John Hirst MET Office CEO: Separating climate science from politics – Lecture 6th Oct Leeds

Posted: September 12, 2012 by tallbloke in climate, data, Forecasting, government, Politics, weather

CEO of the MET Office, John Hirst will be delivering the annual alumni lecture on Sat 6th Oct at Leeds University on the subject of :

Separating climate science from politics

What happens when politics strays into the examination and delivery of scientific evidence?

Science is science until its conclusions have an impact on people’s lives and livelihoods. At this point there are important political and economic judgements and decisions to be made.

All science should be challenged and any political debate on its implications should be lively but when politics stray into the examination and delivery of scientific evidence either in its support or undermining, there are dangers.

This lecture will explore the frontier of climate science and its implications – and where the science stops and the politics and economics starts.

Book your place at the lecture

This should be good. I have a couple of questions in mind for my fellow Leeds Alumnus, one that I have culled form the short blog post by Richard North  reproduced below. Try to book a place and come along, the more the merrier. TB.

Where our money goes

Posted by Richard North Friday, February 05, 2010
Talking of “powerful vested interests”, it is interesting to see how much we, the taxpayers, are and have been paying those dedicated public servants at the Met Office to study climate change.

Two entries in the DEFRA science database give some hint. The entry for 1990-2007 puts the sum at £146,275,582, while the next tranche for 2007-2012 stands at £72,536,724.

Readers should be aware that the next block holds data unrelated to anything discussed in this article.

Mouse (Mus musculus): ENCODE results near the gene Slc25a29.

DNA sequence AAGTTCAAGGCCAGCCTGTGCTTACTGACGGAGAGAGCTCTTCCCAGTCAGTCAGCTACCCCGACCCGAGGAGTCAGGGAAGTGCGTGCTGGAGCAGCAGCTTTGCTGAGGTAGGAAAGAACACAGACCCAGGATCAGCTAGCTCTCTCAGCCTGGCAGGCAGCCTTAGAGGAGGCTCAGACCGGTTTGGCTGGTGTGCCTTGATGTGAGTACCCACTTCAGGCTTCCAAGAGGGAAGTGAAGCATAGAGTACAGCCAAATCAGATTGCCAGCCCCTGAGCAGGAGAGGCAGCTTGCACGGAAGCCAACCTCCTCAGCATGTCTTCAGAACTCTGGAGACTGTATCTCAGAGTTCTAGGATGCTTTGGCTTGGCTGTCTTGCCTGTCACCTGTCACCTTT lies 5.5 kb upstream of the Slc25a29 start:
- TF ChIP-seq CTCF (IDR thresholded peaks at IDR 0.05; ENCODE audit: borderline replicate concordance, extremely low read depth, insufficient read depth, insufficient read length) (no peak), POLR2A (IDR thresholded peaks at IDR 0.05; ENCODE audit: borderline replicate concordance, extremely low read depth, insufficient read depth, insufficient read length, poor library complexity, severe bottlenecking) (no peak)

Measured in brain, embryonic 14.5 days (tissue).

That is a cool £218,812,306, paid in addition to the basic overhead payments. And on top of that, there are many millions more paid for specific research projects – the total funding declared by DEFRA amounting to £243,620,197.

These sums, themselves, are a tiny proportion of the overall money extracted from our pockets, to pay for the government’s obsession with global warming. The problem is that the payments are spread between so many different groups, and made by so many different departments, that it is very difficult to put an overall figure on it.

Of one thing, I am certain, however, the total – over term – runs to many billions. These sums here are just the tip of the iceberg. We could have bought our aircraft carriers, with change to spare, from the amount of money frittered away on climate change.

And here’s another post worth a look from 2010.
And here’s Andrew Neil giving him a hard time about his performance bonus.

  1. […] twice in a week, great lecture and fabulous images. This year, the lecture was delivered by alumnus John Hirst, the CEO of the MET Office. His talk was entitled: Separating Climate Science and […]